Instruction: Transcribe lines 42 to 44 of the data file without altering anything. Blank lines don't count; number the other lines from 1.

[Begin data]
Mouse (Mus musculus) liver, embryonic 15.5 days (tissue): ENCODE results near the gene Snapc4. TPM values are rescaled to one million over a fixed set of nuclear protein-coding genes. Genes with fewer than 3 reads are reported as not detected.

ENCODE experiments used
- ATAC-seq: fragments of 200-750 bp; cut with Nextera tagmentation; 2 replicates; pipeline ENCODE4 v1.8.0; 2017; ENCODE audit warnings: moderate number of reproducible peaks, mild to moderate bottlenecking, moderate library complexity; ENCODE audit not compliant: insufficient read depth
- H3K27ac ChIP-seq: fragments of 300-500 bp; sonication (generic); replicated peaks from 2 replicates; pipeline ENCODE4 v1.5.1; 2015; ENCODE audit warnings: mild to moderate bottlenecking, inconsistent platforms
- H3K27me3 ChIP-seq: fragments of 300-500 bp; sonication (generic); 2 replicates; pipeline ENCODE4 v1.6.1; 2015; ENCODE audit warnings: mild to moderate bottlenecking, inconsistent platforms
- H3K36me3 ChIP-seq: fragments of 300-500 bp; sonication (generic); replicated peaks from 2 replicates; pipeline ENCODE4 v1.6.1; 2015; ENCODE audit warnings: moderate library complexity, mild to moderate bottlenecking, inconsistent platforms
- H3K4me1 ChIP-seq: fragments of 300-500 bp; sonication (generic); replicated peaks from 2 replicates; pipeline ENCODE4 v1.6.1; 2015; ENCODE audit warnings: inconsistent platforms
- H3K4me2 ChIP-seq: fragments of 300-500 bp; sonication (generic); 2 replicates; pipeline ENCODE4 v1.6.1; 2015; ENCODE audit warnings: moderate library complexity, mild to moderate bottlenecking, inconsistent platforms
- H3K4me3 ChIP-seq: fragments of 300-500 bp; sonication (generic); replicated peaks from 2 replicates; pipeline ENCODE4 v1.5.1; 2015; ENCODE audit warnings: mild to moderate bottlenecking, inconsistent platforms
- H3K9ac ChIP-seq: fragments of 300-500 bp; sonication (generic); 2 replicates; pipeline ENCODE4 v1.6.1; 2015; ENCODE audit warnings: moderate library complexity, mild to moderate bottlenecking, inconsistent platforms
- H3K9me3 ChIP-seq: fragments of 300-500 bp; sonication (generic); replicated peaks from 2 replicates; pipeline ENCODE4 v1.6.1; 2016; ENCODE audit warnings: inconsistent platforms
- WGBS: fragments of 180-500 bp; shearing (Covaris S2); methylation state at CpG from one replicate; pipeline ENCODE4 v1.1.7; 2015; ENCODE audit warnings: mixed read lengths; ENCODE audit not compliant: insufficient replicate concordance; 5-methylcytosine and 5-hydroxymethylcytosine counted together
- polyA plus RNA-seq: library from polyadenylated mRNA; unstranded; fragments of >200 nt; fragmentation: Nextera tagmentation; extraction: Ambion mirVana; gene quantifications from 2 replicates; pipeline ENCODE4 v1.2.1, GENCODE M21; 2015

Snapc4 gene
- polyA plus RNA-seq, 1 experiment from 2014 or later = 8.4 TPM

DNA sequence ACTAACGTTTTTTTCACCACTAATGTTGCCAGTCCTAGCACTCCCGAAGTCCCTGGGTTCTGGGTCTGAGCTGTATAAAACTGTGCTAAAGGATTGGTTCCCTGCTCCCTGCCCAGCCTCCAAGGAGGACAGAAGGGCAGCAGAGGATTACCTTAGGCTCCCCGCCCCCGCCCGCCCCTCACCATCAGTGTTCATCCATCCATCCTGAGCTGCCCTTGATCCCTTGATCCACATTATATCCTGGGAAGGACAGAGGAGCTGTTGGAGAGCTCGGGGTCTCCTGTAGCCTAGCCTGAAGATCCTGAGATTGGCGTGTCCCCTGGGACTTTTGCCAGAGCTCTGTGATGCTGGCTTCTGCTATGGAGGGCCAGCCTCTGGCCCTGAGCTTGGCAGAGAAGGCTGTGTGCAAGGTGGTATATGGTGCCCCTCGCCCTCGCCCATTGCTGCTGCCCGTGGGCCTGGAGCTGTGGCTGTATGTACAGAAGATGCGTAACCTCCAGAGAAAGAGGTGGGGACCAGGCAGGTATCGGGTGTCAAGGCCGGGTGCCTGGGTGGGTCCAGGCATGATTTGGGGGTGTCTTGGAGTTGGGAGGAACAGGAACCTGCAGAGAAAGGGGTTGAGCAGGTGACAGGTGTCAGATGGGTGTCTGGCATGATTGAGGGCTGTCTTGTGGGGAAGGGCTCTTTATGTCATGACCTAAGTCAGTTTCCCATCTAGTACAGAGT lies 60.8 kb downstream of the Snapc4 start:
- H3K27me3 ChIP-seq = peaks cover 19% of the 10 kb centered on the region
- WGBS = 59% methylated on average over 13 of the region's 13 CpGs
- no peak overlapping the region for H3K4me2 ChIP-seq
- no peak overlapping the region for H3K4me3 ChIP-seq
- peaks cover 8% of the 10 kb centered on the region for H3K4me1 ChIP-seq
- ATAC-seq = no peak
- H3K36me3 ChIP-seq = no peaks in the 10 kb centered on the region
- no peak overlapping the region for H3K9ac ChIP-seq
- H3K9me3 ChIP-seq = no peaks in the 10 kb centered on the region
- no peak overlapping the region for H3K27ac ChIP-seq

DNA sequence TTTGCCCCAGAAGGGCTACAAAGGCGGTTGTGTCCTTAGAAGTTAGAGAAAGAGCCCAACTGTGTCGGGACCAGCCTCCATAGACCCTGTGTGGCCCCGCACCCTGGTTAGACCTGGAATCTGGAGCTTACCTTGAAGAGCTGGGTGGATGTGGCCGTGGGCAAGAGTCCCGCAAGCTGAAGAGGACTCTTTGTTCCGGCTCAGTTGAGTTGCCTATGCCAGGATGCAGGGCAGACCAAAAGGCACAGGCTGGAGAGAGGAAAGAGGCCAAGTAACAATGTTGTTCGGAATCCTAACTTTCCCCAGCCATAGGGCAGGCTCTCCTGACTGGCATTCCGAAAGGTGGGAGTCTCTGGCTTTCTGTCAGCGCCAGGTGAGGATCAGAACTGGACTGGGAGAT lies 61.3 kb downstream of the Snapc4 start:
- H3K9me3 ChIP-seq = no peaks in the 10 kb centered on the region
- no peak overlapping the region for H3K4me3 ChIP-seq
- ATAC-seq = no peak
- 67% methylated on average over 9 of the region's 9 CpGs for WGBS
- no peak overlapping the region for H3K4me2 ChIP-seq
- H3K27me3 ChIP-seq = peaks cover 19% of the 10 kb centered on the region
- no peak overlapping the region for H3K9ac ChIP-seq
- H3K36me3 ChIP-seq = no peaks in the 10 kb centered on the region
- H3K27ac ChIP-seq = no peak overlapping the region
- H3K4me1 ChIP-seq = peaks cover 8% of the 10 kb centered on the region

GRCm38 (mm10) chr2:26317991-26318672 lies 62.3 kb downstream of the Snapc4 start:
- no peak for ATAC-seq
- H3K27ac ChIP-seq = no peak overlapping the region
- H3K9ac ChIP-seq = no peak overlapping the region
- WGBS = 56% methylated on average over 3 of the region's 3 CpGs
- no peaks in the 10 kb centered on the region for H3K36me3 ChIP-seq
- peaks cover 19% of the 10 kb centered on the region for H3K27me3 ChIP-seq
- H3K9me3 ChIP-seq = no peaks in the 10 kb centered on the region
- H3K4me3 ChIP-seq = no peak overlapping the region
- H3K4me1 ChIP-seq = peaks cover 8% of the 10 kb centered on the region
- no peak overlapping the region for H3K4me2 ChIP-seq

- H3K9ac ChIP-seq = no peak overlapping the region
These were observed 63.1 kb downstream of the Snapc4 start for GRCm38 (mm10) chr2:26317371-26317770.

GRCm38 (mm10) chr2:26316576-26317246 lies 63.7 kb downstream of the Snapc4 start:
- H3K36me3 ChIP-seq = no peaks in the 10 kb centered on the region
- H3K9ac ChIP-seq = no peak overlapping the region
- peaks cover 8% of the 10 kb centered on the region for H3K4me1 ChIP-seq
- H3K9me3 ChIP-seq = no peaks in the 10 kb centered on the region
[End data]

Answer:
- WGBS = 56% methylated on average over 3 of the region's 3 CpGs
- no peaks in the 10 kb centered on the region for H3K36me3 ChIP-seq
- peaks cover 19% of the 10 kb centered on the region for H3K27me3 ChIP-seq